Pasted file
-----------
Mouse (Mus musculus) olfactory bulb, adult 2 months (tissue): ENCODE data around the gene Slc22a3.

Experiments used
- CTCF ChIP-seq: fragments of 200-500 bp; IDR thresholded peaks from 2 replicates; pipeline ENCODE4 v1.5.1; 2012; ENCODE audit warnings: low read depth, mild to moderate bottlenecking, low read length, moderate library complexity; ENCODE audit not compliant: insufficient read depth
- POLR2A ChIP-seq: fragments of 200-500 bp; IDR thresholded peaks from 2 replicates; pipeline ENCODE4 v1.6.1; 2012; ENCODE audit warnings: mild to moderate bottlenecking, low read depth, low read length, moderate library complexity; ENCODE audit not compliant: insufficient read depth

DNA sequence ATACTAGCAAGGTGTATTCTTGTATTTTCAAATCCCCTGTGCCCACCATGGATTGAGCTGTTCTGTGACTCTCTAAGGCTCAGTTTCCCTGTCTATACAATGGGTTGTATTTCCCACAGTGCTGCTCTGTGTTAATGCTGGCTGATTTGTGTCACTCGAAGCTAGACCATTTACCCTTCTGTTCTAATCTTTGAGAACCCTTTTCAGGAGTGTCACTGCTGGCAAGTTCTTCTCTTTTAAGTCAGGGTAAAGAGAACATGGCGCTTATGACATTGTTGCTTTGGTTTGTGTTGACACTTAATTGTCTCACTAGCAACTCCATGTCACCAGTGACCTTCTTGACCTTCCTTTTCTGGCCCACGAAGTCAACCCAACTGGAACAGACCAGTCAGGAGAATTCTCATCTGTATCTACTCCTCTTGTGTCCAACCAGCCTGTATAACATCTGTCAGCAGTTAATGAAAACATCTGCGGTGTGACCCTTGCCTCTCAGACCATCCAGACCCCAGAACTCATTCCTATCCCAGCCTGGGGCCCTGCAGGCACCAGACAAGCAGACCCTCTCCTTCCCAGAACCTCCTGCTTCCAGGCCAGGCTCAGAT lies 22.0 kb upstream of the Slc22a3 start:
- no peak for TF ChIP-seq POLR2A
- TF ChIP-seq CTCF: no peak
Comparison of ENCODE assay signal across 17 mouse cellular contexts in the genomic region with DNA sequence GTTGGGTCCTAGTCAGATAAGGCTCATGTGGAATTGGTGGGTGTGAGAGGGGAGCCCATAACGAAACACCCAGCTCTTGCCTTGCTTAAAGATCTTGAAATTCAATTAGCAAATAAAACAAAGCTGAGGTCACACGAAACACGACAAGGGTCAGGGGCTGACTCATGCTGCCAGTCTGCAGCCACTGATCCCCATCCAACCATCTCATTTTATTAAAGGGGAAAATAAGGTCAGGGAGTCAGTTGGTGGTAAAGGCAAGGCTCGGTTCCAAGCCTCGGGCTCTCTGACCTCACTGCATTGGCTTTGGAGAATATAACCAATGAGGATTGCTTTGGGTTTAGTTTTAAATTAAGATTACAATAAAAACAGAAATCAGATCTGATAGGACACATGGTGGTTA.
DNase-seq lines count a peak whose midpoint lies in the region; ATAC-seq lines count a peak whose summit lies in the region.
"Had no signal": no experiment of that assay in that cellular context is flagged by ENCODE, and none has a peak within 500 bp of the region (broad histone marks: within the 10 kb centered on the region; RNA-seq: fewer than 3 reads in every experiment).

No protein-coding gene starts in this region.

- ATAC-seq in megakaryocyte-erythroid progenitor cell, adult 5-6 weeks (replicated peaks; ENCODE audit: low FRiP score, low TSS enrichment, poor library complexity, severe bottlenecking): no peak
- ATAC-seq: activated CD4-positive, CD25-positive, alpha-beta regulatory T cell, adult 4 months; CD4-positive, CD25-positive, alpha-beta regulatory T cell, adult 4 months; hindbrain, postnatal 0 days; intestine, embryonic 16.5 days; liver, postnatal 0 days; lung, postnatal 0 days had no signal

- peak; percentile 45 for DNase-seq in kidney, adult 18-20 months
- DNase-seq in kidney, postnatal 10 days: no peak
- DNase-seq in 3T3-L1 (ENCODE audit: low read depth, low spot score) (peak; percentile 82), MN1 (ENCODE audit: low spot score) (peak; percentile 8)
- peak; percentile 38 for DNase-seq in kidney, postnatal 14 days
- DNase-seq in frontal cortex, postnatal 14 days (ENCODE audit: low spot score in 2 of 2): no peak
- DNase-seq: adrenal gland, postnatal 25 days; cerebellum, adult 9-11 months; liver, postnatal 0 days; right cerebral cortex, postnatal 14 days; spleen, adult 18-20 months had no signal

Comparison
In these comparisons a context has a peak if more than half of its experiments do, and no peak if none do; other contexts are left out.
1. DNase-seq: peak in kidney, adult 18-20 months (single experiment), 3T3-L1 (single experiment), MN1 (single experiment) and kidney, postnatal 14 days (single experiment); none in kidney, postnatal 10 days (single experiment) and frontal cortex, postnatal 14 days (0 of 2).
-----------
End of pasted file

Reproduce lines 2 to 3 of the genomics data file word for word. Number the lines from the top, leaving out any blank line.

Experiments used
- CTCF ChIP-seq: fragments of 200-500 bp; IDR thresholded peaks from 2 replicates; pipeline ENCODE4 v1.5.1; 2012; ENCODE audit warnings: low read depth, mild to moderate bottlenecking, low read length, moderate library complexity; ENCODE audit not compliant: insufficient read depth